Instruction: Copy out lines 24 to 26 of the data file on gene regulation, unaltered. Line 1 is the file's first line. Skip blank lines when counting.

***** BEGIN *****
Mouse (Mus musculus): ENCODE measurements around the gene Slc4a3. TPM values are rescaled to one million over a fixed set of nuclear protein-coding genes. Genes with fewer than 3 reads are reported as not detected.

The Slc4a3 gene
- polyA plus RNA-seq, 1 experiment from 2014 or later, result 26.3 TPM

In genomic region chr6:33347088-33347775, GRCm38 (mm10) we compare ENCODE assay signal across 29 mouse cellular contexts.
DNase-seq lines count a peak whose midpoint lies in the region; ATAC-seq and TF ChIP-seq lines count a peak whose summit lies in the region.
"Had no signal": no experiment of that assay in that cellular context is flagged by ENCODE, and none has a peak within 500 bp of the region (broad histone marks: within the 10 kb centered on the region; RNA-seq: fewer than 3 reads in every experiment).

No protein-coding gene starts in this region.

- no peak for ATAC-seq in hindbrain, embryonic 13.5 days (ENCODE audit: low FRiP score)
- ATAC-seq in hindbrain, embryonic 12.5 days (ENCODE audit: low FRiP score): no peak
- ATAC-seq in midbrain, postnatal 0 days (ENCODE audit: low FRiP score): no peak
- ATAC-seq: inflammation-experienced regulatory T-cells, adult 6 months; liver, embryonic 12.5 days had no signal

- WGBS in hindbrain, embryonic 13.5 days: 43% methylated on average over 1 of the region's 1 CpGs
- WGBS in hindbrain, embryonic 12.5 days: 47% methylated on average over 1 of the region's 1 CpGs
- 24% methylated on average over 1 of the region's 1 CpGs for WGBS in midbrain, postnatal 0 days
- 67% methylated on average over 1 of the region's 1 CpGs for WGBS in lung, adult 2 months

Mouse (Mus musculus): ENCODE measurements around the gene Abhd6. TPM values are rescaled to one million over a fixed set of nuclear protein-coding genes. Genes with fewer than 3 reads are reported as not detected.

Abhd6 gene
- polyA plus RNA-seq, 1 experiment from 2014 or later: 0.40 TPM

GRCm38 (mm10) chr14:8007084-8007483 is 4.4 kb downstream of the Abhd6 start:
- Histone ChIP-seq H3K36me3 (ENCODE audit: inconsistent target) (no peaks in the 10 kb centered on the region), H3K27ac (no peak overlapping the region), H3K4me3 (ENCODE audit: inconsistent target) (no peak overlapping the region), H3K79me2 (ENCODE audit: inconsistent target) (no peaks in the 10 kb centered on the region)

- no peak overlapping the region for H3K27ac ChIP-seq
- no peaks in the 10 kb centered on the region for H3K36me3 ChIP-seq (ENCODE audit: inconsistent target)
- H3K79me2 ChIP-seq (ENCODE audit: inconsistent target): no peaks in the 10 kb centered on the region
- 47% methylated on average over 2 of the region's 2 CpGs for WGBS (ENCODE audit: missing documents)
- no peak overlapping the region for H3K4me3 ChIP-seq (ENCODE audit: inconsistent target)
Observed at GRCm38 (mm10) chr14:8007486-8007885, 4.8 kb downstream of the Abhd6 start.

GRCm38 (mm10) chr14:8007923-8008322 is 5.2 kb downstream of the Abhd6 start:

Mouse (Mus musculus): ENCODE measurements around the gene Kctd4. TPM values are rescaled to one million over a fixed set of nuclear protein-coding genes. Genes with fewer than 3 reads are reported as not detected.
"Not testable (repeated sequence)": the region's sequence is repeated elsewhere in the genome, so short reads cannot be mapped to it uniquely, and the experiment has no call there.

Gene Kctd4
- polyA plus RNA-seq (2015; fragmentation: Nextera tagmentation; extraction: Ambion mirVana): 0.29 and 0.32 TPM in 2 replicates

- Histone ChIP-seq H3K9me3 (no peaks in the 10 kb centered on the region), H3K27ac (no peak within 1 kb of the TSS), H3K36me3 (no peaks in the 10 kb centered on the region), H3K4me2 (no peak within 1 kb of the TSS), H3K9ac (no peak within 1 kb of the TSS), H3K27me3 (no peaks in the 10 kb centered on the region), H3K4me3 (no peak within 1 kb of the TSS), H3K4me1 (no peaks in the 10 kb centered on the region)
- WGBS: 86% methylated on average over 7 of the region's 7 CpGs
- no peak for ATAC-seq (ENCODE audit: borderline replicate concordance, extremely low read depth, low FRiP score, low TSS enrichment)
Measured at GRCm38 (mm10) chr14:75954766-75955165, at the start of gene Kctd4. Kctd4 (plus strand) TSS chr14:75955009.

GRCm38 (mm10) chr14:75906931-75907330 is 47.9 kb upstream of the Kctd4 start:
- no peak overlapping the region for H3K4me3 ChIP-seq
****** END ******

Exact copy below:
- 47% methylated on average over 2 of the region's 2 CpGs for WGBS (ENCODE audit: missing documents)
- no peak overlapping the region for H3K4me3 ChIP-seq (ENCODE audit: inconsistent target)
Observed at GRCm38 (mm10) chr14:8007486-8007885, 4.8 kb downstream of the Abhd6 start.